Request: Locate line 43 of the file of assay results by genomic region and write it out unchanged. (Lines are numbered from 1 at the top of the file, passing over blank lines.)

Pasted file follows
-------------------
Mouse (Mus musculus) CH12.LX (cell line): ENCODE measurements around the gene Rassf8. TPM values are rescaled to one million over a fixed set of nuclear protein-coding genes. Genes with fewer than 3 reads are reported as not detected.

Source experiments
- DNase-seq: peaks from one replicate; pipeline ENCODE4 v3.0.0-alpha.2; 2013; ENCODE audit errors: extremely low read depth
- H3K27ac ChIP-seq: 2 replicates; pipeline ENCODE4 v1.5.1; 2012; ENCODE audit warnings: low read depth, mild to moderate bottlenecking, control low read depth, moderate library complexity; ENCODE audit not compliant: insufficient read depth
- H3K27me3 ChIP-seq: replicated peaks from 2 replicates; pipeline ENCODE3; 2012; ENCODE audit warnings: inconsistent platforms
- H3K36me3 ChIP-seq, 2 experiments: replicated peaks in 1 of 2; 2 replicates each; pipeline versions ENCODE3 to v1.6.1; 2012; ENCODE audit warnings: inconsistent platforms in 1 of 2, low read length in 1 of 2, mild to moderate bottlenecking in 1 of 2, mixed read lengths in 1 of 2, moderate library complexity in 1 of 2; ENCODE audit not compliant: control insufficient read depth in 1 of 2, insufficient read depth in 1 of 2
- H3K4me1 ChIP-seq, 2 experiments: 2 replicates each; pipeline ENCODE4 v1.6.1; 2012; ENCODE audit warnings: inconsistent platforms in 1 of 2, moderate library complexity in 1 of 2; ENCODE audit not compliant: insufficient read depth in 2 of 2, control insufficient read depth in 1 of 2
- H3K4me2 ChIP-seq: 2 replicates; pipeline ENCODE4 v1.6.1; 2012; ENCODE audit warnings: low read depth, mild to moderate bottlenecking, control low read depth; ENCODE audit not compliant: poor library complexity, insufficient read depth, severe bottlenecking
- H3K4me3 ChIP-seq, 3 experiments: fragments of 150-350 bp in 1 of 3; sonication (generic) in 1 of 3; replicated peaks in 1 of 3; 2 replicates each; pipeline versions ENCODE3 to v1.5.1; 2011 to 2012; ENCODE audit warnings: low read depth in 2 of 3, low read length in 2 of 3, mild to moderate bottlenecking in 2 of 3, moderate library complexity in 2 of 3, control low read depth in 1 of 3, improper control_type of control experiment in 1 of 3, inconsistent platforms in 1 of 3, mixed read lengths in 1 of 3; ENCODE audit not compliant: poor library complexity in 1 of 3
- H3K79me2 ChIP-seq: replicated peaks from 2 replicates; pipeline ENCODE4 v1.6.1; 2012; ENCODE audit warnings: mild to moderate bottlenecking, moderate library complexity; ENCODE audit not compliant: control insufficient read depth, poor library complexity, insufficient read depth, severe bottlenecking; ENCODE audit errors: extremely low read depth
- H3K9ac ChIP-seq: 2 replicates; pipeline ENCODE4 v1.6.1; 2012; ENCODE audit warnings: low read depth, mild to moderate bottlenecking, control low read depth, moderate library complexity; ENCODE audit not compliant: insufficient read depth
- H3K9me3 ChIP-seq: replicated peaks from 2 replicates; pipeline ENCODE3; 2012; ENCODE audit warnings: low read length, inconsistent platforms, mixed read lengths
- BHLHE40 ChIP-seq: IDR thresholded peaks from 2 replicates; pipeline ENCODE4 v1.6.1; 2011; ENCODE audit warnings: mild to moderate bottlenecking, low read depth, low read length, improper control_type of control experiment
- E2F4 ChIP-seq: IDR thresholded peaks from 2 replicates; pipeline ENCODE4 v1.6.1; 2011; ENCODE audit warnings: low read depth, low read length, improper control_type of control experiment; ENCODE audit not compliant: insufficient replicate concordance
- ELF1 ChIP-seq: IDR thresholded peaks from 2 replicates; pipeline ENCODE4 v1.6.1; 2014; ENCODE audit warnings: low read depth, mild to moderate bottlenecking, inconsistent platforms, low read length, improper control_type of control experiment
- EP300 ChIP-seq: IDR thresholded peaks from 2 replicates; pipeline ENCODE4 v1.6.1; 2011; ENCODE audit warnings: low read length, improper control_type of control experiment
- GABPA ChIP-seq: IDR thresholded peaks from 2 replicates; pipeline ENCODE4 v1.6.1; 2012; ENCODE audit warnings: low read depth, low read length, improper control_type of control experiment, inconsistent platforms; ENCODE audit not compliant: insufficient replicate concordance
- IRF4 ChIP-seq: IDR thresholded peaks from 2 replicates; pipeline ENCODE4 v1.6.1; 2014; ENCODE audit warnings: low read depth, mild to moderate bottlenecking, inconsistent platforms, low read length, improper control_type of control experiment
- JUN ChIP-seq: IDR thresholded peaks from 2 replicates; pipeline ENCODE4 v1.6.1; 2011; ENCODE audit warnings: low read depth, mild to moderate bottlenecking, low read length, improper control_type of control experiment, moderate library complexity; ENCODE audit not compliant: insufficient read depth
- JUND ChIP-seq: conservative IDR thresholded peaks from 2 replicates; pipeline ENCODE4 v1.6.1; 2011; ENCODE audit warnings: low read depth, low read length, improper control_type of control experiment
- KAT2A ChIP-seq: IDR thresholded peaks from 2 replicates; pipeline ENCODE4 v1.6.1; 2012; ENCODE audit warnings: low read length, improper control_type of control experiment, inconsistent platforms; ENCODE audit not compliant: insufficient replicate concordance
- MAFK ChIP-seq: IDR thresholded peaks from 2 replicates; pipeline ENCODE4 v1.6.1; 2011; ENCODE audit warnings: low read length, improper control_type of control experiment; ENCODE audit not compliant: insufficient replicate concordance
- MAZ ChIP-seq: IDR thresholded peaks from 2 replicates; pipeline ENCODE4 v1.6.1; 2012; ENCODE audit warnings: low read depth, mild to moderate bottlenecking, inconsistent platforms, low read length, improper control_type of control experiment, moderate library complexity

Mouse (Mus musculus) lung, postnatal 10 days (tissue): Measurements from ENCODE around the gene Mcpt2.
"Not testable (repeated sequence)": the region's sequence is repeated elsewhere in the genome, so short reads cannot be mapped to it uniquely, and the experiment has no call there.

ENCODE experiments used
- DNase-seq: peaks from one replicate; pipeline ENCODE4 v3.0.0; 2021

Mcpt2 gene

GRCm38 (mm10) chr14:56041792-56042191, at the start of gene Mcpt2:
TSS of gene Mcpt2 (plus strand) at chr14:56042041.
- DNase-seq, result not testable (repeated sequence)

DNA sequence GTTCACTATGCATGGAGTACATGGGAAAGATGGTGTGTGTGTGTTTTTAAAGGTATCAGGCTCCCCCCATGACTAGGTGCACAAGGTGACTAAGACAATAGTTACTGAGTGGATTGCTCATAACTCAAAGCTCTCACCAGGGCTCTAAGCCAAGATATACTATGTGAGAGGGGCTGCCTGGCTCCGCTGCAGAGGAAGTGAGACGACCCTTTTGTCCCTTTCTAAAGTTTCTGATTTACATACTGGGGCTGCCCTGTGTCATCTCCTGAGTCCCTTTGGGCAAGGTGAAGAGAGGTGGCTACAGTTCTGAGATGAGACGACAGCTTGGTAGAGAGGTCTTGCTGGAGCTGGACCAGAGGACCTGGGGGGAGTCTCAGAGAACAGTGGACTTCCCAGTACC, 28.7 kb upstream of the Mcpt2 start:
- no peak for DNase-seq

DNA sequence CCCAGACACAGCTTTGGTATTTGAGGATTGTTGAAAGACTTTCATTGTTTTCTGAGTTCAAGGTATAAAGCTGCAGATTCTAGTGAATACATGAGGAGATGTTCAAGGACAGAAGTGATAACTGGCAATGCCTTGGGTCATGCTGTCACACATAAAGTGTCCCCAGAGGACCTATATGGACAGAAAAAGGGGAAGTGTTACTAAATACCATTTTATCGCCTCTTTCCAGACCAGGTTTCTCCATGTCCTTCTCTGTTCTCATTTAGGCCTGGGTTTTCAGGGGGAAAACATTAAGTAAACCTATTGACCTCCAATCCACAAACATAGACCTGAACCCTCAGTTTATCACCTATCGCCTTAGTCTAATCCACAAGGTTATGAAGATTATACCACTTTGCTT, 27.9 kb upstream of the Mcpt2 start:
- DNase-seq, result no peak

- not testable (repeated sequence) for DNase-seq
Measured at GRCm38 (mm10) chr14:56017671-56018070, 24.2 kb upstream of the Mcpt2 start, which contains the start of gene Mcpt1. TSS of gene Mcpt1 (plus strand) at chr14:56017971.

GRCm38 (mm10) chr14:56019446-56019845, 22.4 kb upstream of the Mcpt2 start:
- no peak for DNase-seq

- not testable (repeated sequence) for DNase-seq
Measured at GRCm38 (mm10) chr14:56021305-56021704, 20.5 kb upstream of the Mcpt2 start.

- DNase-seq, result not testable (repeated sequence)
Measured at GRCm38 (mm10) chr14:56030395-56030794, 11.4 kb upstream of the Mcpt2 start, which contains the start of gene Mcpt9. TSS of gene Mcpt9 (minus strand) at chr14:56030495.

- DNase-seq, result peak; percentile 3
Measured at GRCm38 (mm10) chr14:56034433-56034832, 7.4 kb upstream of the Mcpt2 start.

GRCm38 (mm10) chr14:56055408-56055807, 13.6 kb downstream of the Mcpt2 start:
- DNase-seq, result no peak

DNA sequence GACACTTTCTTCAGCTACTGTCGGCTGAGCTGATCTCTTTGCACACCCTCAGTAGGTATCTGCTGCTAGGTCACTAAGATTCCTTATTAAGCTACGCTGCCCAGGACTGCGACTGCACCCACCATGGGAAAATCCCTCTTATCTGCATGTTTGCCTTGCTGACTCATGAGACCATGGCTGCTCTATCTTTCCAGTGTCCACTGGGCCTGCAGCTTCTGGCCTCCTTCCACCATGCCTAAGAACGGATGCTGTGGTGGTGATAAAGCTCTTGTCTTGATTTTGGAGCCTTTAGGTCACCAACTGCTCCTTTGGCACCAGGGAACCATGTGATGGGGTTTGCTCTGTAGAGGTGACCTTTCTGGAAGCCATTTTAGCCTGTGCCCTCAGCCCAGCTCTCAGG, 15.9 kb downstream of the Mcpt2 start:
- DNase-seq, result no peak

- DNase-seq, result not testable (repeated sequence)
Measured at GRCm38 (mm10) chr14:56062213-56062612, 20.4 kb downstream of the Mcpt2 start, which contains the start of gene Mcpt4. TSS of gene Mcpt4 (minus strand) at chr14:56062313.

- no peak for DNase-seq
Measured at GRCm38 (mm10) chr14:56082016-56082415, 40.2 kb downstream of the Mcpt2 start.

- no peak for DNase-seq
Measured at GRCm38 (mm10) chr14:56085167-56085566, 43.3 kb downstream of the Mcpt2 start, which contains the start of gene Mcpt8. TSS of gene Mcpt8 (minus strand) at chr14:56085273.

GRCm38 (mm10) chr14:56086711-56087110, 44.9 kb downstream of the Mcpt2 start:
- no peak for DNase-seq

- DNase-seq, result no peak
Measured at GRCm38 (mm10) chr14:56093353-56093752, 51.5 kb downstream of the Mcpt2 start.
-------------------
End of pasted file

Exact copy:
Measured at GRCm38 (mm10) chr14:56030395-56030794, 11.4 kb upstream of the Mcpt2 start, which contains the start of gene Mcpt9. TSS of gene Mcpt9 (minus strand) at chr14:56030495.